306 A.2d 49

1590 BROADCASTING CORPORATION v. PUBLIC UTILITIES COMMISSION

No. 6506Supreme Court of New Hampshire Public Utilities Commission
Decided May 31, 1973

1. RSA 91-A:2 (Supp. 1972) and RSA 365:8 do not restrict the public utilities commission’s ability to control the means by which the news media record the commission’s public hearings; and taken together, these statutes empower the commission to regulate all private recordings of its hearings.

2. The common meaning of the words “to attend” (RSA 91-A:2) (Supp. 1972) and of the words “open to the public” (RSA 365:8) refer to the presence of persons at public hearings such as those conducted by the public utilities commission and have no bearing on the recording of the hearings.

3. Plaintiff, as a radio broadcasting and newspaper publishing corporation, has no right under the first amendment’s guarantee of freedom of the press to gather information through private tape-recording of the public utilities commission’s proceedings.

4. The public’s right to know was satisfied by the public utilities commission’s permission to the news media to be present at the public hearings, to make their own written transcriptions, to utilize the commission’s official stenographic transcription, and to report whatever occurred.

Orr and Reno and Richard B. Couser (Mr. Couser orally) for the plaintiff.

Cleveland, Waters and Bass and Robert T. Clark (Mr. Clark orally) for the Public Utilities Commission.

PER CURIAM.

This case is an appeal under RSA 365:21 and RSA ch. 541 from the denial by the public utilities commission of a news publisher’s asserted right under RSA 365:8, RSA ch. 91-A (Supp. 1972), the State constitution or the Federal Constitution to disseminate over the news media its tape recording of a public hearing held before the public utilities commission.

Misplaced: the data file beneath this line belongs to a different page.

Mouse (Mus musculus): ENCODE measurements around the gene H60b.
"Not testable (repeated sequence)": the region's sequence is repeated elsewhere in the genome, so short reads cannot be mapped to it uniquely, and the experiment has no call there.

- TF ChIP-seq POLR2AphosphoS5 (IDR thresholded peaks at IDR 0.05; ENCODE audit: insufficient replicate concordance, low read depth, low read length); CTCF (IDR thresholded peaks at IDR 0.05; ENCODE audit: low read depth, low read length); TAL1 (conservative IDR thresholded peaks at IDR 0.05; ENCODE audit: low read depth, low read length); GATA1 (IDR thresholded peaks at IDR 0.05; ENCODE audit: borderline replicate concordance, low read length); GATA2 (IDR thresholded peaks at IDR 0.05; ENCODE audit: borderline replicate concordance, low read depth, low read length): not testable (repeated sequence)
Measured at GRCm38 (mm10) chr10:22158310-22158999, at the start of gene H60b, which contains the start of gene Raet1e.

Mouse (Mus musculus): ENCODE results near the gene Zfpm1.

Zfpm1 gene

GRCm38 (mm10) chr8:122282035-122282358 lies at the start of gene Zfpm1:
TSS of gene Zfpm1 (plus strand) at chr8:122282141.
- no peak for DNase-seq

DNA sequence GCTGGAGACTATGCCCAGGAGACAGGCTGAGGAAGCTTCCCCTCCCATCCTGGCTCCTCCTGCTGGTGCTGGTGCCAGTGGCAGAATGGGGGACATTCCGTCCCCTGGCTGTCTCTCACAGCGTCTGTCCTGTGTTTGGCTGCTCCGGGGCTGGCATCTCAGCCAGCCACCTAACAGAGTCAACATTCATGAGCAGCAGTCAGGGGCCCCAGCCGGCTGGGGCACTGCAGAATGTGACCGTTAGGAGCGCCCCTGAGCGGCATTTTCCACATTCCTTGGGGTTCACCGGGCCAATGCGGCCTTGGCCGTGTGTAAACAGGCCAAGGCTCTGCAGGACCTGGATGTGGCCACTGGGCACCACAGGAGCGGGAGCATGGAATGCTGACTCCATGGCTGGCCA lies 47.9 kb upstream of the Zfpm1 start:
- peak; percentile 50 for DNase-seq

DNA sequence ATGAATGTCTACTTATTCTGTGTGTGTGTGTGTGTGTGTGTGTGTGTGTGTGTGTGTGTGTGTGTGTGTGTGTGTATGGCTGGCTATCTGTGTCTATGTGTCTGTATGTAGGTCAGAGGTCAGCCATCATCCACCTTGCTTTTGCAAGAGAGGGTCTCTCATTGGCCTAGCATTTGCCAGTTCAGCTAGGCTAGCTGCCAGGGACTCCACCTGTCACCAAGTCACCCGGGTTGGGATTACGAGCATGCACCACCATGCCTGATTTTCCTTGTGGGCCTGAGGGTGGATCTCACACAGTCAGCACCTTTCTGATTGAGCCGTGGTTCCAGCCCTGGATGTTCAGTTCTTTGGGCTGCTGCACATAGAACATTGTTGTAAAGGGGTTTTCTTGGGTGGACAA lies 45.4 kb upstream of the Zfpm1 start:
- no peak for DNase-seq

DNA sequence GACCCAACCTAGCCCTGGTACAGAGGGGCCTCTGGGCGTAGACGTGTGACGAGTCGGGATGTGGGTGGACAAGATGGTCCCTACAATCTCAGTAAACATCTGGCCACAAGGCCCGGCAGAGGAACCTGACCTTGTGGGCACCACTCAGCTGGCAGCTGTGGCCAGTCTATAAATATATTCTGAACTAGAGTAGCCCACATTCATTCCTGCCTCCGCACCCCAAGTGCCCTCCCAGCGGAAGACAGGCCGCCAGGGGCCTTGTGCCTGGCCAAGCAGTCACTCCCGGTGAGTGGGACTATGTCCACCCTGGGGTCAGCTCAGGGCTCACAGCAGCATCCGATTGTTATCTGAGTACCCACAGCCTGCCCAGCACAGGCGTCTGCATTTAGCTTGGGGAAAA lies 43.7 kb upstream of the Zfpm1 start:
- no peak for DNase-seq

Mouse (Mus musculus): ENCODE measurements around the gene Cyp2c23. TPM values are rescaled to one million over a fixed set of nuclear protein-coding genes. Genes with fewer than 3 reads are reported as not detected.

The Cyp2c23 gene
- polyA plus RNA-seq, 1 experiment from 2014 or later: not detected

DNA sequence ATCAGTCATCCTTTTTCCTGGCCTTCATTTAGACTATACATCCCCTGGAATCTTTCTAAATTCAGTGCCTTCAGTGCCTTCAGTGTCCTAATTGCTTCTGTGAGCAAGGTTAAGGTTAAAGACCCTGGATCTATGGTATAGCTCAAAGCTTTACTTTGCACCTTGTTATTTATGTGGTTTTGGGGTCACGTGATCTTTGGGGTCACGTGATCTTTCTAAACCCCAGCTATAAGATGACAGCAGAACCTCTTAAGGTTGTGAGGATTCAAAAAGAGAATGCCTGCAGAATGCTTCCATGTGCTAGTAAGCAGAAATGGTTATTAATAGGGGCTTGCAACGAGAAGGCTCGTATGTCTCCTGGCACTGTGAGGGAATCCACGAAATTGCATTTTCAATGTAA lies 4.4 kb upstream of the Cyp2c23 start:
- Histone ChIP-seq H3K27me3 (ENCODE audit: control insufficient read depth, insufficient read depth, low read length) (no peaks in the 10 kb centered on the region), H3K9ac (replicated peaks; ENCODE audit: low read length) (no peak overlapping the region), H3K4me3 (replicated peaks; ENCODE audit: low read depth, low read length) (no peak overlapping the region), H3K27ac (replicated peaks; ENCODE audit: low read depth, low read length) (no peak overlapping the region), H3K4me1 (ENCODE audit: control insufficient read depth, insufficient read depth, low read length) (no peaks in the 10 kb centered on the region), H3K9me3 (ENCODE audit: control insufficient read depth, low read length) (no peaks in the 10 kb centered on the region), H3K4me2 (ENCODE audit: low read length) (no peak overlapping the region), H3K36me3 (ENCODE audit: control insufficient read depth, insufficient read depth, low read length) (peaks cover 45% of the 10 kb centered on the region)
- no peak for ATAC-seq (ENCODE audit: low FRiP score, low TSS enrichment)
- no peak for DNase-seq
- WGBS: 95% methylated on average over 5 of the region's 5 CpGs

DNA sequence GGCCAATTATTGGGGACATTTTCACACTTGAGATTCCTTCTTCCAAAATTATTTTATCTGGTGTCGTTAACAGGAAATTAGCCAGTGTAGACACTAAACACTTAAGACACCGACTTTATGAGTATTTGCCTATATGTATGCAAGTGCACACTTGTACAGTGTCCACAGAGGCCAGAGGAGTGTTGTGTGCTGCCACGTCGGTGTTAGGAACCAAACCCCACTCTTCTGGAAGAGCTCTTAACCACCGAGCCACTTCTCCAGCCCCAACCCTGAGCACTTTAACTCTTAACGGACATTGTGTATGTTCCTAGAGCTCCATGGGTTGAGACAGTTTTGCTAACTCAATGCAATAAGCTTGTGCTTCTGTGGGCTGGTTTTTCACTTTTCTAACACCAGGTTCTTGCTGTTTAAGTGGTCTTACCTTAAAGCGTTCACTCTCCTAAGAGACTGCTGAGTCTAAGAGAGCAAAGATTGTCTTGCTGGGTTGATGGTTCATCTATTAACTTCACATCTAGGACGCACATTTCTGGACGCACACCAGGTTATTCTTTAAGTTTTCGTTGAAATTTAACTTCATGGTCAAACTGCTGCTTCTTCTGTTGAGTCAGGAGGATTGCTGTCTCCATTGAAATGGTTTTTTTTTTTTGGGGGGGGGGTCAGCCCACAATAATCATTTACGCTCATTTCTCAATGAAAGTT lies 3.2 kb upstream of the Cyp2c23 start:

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The plaintiff is a New Hampshire corporation engaged in radio broadcasting and newspaper publishing. When the public utilities commission held hearings pursuant to New England Telephone and Telegraph Company’s filing for increased tariffs, plaintiff filed an appearance with the commission and attended the hearings to contest the rate increase. At the hearing of March 10, 1972, the commission denied plaintiff’s request to tape-record the proceedings under a long-standing unwritten policy of the commission that prevented the presence of recording devices. The commission allowed private written transcription and made available the official stenographic record. The commission also allowed the televising of a portion of that hearing.

On March 13, 1972, the plaintiff obtained a temporary injunction from the Superior Court (Keller, C.J.) allowing plaintiff to tape-record the hearings with limiting instructions to prevent disturbing the hearings. The injunction was issued solely “in order to facilitate his (the plaintiff’s) participation in the hearing” and any further use of the recording by the plaintiff “shall be only by permission of the Commission”. Plaintiff duly excepted to this part of the injunction which limited use of the recording to plaintiff’s litigant status and thereby prevented any use of the recording in the media without prior commission approval. Both the commission and plaintiff complied with the injunction and plaintiff recorded the hearings without any evidence that the proceedings were disturbed thereby.

On March 14, 1972, plaintiff submitted a motion to the commission for permission to utilize the tapes in radio broadcasting and printed news media. The commission, without stating reasons, denied the motion the same day. The plaintiff submitted a motion for rehearing which the commission ruled untimely. Plaintiff later submitted a timely motion for rehearing after the rate case was decided and the commission denied the motion.